The Spectre Attack and Critical CSS


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Due to recently disclosed security vulnerabilities for nearly all computers, you should disable any JavaScript cookie manipulation on your website (e.g. when using the critical CSS technique) by setting your cookies to be SameSite and HttpOnly on the server, as recommended on the Chromium wiki. Otherwise, sensitive data, like session keys, may be exposed to malicious third parties.

Meltdown and Spectre Vulnerabilities

Permalink to 'Meltdown and Spectre Vulnerabilities'

Two days ago a group of security researchers at Google disclosed two security flaws, dubbed Meltdown and Spectre, that allow processor exploits to steal passwords and other sensitive user data from almost any device made in the past 20 years.

Taken together these vulnerabilities affect nearly every computer on the web. In this article, we’re focused on mitigating a variant of the Spectre attack since it has a JavaScript proof of concept exploit. In particular we are concerned with how it can be used to expose sensitive data in a site’s cookies.

The attack works by exposing same-process memory that would otherwise be unreadable to JavaScript. This is an issue if a browser loads two sites into the same rendering process, which can happen in spite of process-per-site-instance isolation like that used by default in Chrome.

We haven’t yet seen a detailed description of how the page might be added to another page’s memory (see “Unknowns” below) but one way might be through a same process iframe render. The malicious site would load the target site in an iframe which would run the document.cookie read in the same process, exposing the cookie data to the attack.

Impact on Web Developers

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These exploits should be a concern for web developers since a cookie that is not flagged as SameSite and HttpOnly on the server may be more likely to expose the cookie data to a third party.

Until browsers implement mitigations as defaults we recommend using those flags. This is in keeping with the recommendations on the Chromium wiki and it prevents JavaScript from accessing the cookie which should mitigate the attack.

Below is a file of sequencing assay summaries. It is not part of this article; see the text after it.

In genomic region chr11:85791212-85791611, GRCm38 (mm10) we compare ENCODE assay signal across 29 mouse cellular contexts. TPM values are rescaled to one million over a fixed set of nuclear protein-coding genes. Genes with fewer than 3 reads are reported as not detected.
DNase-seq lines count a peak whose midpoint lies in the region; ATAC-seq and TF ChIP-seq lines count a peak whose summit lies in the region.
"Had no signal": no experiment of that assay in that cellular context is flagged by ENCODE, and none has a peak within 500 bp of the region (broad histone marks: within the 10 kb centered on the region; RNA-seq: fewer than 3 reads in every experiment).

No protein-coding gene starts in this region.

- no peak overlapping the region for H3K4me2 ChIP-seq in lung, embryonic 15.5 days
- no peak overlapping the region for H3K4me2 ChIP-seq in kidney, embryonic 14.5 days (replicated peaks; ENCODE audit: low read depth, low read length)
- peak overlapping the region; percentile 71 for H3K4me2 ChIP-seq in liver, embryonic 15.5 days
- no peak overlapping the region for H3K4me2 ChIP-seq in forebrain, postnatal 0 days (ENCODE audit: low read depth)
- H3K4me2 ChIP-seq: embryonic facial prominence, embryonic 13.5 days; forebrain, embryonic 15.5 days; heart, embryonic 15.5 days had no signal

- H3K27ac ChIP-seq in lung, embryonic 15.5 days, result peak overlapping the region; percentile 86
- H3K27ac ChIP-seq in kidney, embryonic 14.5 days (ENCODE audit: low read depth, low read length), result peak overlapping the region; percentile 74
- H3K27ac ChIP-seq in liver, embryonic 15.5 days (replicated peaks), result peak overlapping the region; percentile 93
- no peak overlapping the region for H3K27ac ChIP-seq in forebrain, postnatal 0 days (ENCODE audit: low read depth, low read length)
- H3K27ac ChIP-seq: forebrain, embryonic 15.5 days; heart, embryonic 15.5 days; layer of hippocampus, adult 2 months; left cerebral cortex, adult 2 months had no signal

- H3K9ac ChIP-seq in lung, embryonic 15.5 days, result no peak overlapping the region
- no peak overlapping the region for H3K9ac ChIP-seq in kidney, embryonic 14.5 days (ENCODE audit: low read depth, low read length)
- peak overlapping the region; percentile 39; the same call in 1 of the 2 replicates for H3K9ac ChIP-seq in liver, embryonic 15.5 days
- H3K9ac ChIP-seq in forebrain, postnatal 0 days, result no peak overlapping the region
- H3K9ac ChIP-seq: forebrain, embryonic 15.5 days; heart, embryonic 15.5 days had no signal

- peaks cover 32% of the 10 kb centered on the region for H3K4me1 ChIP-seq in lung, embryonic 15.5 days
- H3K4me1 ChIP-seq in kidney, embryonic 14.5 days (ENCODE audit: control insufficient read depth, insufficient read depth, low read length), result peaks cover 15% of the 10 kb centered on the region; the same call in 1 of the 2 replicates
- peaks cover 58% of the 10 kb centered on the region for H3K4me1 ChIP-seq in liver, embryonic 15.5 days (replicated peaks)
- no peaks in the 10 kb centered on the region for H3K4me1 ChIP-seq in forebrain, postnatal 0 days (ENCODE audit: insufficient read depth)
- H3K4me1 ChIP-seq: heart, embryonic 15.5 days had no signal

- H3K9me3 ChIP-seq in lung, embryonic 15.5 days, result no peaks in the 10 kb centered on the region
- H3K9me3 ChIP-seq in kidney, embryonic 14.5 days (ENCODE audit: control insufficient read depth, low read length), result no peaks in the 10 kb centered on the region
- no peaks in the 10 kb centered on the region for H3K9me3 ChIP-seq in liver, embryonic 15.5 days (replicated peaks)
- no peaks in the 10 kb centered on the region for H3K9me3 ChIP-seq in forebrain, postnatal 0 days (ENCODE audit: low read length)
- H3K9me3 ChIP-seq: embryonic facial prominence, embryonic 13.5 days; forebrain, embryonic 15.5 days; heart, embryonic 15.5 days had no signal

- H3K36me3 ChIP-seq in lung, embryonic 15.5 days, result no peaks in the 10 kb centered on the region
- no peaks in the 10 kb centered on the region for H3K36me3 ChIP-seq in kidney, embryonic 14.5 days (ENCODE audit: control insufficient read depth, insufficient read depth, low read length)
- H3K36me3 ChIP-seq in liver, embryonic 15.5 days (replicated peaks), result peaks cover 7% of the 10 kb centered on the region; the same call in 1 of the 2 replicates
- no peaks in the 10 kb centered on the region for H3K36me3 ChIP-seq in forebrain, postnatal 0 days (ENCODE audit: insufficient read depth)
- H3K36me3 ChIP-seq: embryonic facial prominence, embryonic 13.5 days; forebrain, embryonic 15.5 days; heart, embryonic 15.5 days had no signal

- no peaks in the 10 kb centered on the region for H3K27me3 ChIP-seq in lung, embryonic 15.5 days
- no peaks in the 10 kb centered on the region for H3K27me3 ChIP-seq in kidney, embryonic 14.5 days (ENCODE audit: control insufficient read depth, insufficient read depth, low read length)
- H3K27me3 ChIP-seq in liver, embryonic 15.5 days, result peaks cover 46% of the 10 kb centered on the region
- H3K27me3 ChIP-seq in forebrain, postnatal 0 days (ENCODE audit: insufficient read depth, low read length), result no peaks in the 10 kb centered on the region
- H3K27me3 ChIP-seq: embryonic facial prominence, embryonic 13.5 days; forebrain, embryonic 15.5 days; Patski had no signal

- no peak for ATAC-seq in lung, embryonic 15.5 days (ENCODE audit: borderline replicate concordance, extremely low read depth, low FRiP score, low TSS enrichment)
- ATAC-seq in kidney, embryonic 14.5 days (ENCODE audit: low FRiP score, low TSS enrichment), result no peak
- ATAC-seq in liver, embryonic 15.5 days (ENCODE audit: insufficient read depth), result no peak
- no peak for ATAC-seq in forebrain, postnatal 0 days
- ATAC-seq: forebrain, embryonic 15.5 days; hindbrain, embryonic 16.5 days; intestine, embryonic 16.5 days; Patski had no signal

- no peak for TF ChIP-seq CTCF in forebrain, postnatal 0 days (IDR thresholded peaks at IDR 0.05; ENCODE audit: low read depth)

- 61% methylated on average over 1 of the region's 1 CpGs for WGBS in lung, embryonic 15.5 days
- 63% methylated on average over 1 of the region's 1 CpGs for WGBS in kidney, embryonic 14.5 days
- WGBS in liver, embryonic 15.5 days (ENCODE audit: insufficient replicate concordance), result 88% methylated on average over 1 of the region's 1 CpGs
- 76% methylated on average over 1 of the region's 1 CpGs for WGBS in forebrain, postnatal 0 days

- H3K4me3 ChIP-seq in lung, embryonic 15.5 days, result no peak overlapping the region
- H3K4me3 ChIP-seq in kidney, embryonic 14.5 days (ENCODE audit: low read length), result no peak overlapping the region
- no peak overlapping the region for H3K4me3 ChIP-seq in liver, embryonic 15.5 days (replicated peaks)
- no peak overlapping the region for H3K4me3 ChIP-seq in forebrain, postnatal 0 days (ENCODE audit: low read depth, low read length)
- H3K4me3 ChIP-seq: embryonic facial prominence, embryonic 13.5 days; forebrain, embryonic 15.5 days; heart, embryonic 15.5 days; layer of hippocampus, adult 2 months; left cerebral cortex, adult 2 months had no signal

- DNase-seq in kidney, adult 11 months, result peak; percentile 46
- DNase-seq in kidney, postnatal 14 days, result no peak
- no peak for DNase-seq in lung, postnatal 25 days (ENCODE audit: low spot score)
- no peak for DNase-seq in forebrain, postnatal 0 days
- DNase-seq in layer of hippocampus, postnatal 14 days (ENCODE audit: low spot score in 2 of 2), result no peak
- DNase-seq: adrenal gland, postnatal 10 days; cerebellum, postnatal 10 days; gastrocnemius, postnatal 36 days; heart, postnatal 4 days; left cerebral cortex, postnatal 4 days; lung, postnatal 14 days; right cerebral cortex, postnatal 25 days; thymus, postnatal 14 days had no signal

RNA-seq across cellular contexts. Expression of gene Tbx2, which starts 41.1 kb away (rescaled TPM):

It’s strongly recommended that you examine any plugins, libraries, and 3rd party tools that manipulate cookies to see if they are a potential security concern.

Spectre and CriticalCSS

Permalink to 'Spectre and CriticalCSS'

We frequently use a technique which works by identifying and including the “above the fold” CSS inline in the head of the page for a “fresh” (empty cache) page load to speed up rendering. Then, once the client is likely to have cached the full CSS, typically a cookie is set on the client so that the server can remove the inlined CSS on subsequent page requests, reducing page weight.

The problem is that, in setting the cookie, the page pulls all of the cookie data into memory exposing any sensitive data, like session information, to the Spectre attack.

Our current advice is if you are using CriticalCSS with a cookie on your website, you should disable the document.cookie read by setting the SameSite and HttpOnly flags as mentioned above. Otherwise sensitive data may be exposed to malicious third parties.

It’s important to note the distinction between the CriticalCSS library and the critical CSS technique. The CriticalCSS library extracts above-the-fold CSS that should be inlined in the page. The technique of dynamically inlining CSS based on a cookie value is simply one way this could be served to the browser.


Permalink to 'Unknowns'

As a matter of transparency there are still many facets of these vulnerabilities which are unclear to us:

  1. How precisely can a malicious site get a target site into the render process? We speculated above on that note but it’s not documented anywhere.

  2. Is the danger of loading cookies confined to the first variant of the Spectre Attack? It seems like this is almost certainly not the case, but for now it’s the only variant with a JavaScript proof-of-concept that we are aware of.

  3. Many of the patches and recommendations for users and site operators (site isolation, HttpOnly cookies, reduced performance sampling, etc) are labeled as mitigations and not fixes. It seems these vulnerabilities may be with us for the forseable future.


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